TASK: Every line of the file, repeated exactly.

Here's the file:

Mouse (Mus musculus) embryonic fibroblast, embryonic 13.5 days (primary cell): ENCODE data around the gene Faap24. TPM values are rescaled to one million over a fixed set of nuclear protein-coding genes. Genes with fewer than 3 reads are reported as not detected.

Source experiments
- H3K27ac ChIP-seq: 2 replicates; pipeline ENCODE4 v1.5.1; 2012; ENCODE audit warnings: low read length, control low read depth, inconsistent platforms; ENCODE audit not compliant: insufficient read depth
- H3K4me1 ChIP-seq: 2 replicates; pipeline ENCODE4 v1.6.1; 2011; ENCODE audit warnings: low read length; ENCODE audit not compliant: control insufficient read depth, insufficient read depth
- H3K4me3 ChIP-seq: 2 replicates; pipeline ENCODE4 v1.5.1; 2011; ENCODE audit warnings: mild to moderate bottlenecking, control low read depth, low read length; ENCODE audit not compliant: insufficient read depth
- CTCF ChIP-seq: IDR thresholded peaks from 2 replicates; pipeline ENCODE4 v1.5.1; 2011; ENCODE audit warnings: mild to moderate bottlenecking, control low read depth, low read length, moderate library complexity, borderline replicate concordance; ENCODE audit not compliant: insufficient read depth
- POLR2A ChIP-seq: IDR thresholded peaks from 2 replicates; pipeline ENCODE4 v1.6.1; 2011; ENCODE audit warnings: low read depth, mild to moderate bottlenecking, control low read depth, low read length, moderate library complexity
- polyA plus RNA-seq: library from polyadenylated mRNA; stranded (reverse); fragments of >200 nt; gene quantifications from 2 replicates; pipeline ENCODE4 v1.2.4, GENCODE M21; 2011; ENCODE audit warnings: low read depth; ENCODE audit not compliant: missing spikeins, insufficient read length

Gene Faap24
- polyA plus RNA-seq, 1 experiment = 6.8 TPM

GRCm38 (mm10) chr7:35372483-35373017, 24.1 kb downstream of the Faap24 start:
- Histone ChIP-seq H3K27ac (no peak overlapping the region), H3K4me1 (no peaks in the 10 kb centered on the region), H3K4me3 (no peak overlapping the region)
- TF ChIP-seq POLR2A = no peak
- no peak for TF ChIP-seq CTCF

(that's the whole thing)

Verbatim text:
Mouse (Mus musculus) embryonic fibroblast, embryonic 13.5 days (primary cell): ENCODE data around the gene Faap24. TPM values are rescaled to one million over a fixed set of nuclear protein-coding genes. Genes with fewer than 3 reads are reported as not detected.

Source experiments
- H3K27ac ChIP-seq: 2 replicates; pipeline ENCODE4 v1.5.1; 2012; ENCODE audit warnings: low read length, control low read depth, inconsistent platforms; ENCODE audit not compliant: insufficient read depth
- H3K4me1 ChIP-seq: 2 replicates; pipeline ENCODE4 v1.6.1; 2011; ENCODE audit warnings: low read length; ENCODE audit not compliant: control insufficient read depth, insufficient read depth
- H3K4me3 ChIP-seq: 2 replicates; pipeline ENCODE4 v1.5.1; 2011; ENCODE audit warnings: mild to moderate bottlenecking, control low read depth, low read length; ENCODE audit not compliant: insufficient read depth
- CTCF ChIP-seq: IDR thresholded peaks from 2 replicates; pipeline ENCODE4 v1.5.1; 2011; ENCODE audit warnings: mild to moderate bottlenecking, control low read depth, low read length, moderate library complexity, borderline replicate concordance; ENCODE audit not compliant: insufficient read depth
- POLR2A ChIP-seq: IDR thresholded peaks from 2 replicates; pipeline ENCODE4 v1.6.1; 2011; ENCODE audit warnings: low read depth, mild to moderate bottlenecking, control low read depth, low read length, moderate library complexity
- polyA plus RNA-seq: library from polyadenylated mRNA; stranded (reverse); fragments of >200 nt; gene quantifications from 2 replicates; pipeline ENCODE4 v1.2.4, GENCODE M21; 2011; ENCODE audit warnings: low read depth; ENCODE audit not compliant: missing spikeins, insufficient read length

Gene Faap24
- polyA plus RNA-seq, 1 experiment = 6.8 TPM

GRCm38 (mm10) chr7:35372483-35373017, 24.1 kb downstream of the Faap24 start:
- Histone ChIP-seq H3K27ac (no peak overlapping the region), H3K4me1 (no peaks in the 10 kb centered on the region), H3K4me3 (no peak overlapping the region)
- TF ChIP-seq POLR2A = no peak
- no peak for TF ChIP-seq CTCF